What I Learnt From 6 Weeks Altitude Training

altitude training post test

6 weeks. 15 classes. 5 POD sessions (passive training). All (kinda) completed… and then some. And I’m feeling super proud as honestly, I haven’t actually followed through on a training plan since completing Brighton Half Marathon almost 4 years ago.

Let’s digress a but first to explain how we got here. A couple months ago, I signed up to complete The Altitude Centres Power Profiling Training Block. It had been a couple months since I started working full time and reduced my teaching schedule so I had kinda lost my way when it came to my own fitness, or lack there of. After a summer of not as much road cycling as I would’ve liked, I’d lost all my bike fitness and I was keen to get a mountain bike to put my basic skills to the test as well as try out cyclocross racing. And I think this training plan really motivated me to do all that.

The programme includes a pre-test session to gauge your fitness and create a Power Profile Report which details things such as your Anaerobic Capacity and Fatigue Index. The main result I was focused on was FTP (Functional Threshold Power) as I hadn’t long completed an FTP test and it seemed to be the talk of the cycling town when it comes to understanding how fit you are. I think I could probably do a whole post on FTP so I won’t go into that now! After the testing session, you embark on the 6 weeks and voila… you test again. But don’t get me wrong. These 6 weeks were not easy… I learnt alot. Then I had to prove what I had done through the post test.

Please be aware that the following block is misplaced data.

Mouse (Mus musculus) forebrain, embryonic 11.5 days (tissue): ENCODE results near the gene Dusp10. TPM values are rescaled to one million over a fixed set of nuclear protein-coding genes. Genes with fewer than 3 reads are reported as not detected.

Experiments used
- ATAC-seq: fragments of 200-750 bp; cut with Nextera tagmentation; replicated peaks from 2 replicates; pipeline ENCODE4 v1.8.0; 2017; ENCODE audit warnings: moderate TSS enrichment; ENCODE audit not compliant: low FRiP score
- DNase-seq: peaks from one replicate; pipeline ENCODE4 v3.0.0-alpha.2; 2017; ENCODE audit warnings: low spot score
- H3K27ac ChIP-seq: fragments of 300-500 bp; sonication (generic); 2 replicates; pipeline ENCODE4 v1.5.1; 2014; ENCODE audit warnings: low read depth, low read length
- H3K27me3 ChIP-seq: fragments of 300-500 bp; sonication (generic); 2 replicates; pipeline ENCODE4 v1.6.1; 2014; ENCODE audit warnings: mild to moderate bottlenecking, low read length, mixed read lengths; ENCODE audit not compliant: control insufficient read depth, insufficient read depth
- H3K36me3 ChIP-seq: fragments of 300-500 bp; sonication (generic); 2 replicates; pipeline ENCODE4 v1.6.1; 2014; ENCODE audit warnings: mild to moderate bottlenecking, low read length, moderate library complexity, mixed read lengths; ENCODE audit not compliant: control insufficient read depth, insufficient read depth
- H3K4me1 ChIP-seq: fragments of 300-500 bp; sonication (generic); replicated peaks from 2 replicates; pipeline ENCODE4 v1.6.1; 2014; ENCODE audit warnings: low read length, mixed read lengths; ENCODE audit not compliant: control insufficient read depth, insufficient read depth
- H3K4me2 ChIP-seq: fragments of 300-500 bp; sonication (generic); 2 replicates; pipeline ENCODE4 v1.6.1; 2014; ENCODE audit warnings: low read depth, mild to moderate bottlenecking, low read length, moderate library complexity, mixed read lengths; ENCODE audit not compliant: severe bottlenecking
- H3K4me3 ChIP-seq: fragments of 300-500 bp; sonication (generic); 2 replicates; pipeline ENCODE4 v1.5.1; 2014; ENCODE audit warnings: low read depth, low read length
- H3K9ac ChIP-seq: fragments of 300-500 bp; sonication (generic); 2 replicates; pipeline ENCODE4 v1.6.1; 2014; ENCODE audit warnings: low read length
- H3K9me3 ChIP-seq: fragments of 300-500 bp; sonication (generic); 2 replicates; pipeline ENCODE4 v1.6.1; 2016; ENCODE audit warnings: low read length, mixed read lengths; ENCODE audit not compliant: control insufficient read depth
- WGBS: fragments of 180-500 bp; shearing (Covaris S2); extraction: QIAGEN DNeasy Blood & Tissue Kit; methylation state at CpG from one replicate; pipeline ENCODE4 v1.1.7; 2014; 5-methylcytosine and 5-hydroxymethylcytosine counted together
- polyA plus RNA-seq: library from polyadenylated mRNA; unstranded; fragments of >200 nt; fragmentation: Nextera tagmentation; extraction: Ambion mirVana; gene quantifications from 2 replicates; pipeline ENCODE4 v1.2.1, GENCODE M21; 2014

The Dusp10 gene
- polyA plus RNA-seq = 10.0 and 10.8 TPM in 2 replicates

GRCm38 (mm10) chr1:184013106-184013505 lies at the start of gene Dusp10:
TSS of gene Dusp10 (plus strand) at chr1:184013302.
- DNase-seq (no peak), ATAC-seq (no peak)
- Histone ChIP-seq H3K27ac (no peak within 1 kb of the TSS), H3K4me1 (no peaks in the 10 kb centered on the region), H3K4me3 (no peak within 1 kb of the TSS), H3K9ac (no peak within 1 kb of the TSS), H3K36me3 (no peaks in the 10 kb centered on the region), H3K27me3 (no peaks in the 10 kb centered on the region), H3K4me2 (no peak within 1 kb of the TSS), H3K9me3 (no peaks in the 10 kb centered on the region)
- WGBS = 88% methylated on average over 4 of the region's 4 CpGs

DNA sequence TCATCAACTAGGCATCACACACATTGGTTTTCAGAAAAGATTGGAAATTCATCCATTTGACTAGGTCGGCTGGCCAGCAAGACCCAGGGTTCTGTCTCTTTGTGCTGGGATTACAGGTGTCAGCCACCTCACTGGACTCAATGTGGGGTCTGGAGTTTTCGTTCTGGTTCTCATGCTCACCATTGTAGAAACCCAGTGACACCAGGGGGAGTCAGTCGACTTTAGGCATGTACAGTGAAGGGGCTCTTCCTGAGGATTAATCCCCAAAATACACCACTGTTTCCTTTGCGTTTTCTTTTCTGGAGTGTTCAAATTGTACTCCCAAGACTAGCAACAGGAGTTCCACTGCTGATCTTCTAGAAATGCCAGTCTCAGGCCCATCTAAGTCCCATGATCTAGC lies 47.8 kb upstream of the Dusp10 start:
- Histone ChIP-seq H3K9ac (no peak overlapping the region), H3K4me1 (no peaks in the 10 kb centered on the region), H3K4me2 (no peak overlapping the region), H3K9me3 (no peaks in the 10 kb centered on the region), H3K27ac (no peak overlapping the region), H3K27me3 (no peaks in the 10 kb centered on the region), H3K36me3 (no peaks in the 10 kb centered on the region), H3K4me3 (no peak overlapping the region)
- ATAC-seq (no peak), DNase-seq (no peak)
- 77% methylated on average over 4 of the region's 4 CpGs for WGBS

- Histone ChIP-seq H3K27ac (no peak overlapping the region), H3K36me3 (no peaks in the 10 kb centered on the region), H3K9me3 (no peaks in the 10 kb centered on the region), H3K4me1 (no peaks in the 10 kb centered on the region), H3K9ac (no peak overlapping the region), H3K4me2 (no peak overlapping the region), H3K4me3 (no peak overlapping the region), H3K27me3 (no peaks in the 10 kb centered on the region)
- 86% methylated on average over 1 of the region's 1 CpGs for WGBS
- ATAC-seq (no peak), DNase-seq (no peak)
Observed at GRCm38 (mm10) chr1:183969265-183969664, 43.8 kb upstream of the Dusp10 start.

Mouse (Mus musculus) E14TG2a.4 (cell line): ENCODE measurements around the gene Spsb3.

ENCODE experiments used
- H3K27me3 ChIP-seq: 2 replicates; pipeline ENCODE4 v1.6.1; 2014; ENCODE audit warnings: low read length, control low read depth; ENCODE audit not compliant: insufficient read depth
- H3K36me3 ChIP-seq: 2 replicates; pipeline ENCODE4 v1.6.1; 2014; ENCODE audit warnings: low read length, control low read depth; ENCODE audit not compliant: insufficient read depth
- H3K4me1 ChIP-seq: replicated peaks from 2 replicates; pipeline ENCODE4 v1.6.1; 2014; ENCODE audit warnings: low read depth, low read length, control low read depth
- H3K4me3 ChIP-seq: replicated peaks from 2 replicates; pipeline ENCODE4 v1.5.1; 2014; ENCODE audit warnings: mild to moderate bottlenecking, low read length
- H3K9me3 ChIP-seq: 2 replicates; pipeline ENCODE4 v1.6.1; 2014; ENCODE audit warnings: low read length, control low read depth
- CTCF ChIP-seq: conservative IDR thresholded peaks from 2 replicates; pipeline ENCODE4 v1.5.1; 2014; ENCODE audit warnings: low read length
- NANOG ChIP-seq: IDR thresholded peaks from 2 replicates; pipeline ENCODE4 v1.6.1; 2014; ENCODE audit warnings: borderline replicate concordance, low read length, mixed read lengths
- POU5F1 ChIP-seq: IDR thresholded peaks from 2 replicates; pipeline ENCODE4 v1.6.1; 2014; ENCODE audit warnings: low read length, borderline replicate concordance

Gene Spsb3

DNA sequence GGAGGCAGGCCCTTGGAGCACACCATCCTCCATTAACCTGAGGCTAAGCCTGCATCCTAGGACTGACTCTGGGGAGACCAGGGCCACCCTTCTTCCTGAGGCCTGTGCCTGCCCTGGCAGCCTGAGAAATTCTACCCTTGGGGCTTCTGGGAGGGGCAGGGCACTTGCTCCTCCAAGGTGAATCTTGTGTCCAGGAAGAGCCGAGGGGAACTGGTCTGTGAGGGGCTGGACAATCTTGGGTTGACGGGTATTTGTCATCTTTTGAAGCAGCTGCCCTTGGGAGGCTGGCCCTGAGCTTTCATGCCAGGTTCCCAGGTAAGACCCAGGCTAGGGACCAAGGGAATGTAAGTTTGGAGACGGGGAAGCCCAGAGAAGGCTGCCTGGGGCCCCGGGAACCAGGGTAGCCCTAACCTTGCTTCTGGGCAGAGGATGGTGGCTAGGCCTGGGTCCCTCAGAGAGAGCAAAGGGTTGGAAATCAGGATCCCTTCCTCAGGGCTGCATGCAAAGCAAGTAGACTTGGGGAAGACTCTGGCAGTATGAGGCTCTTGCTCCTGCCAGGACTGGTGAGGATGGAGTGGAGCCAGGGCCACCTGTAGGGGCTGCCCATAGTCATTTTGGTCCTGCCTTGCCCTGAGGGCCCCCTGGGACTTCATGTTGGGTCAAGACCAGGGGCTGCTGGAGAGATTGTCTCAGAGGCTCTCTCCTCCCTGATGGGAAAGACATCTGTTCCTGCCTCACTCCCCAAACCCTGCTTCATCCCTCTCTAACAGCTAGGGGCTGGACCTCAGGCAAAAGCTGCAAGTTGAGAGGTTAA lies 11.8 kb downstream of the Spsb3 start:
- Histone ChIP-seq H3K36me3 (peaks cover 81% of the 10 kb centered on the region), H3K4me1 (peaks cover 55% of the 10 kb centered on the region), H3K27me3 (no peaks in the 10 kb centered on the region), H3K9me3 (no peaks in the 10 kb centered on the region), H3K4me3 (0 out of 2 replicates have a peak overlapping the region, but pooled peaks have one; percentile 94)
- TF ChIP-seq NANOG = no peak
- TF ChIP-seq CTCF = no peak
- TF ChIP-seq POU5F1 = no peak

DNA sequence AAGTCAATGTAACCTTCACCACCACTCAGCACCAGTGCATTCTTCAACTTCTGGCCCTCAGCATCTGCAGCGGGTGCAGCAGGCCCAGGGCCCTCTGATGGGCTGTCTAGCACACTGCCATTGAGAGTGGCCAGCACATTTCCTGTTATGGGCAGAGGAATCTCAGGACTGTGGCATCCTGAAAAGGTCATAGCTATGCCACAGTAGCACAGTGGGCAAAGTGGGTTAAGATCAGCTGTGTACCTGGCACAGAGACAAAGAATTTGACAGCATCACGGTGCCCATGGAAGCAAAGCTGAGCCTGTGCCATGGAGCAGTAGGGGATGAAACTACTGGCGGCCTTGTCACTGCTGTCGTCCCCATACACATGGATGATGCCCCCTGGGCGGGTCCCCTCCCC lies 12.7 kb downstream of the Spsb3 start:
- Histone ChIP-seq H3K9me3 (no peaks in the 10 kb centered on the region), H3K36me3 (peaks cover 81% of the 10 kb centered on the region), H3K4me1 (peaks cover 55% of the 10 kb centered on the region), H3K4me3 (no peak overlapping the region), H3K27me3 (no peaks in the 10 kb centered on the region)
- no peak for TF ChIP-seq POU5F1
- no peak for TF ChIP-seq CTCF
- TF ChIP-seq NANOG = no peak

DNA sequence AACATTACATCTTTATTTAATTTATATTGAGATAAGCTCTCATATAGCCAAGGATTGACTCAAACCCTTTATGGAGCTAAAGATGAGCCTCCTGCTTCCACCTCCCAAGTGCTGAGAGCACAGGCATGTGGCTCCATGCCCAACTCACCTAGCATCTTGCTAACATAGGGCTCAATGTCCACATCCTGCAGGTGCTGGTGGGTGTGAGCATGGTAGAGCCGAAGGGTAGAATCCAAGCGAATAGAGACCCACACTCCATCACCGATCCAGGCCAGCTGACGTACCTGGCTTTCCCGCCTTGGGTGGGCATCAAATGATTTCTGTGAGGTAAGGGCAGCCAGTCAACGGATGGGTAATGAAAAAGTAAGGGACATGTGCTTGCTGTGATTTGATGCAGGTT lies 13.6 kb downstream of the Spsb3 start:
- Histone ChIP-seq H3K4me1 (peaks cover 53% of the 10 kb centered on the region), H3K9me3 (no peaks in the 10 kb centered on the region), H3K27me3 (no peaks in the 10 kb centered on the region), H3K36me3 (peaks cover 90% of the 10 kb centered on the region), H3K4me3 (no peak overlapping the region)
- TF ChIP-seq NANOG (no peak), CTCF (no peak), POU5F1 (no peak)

Accountability Is A Gamechanger

Like I said, it had been years since I stuck to a training plan and the last time I did was because I had Bethan (of A Pretty Place to Play) to do most of my longs run with plus I started a weekly run club at my work which both kept me accountable. I’m sure you know yourself, and you know whether you need that level of accountability or not! …Also knowing that there was a retest at the end was another form of accountability and I was so nervous on that day! I began to worry that I hadn’t trained hard enough or that I just for some reason or another wouldn’t see results.

Schedule Your Sessions Like Meetings

Working full time, studying for my MSc, running this blog… it all takes up alot of time. There were some days I’d just wake up and not feel like going to the AC to complete my session and it would be soooo easy to skip a day. But I got into a routine of sitting down at the end of each week and booking in my sessions for the following week, putting them in my diary and then working around them rather than working them around other things. I had to do this especially as I was keen to attend classes so I didn’t have to do the sessions on my own.

The Difference Between Laziness and Needing Rest

There was one week where the plan was 3 exercise sessions plus one POD session. For my second exercise session though, I just felt so drained! I couldn’t hit the power that I wanted to and it seemed pointless even being there! But I spoke to the AC and they suggested I just left the week at 2 sessions and got some rest… It was a reminder that in your progress you don’t just continually improve. Sometimes you take a step or two backwards but then the net gain is equal to improvement. But it is also important to recognise when you might just be trying to skive, huh?!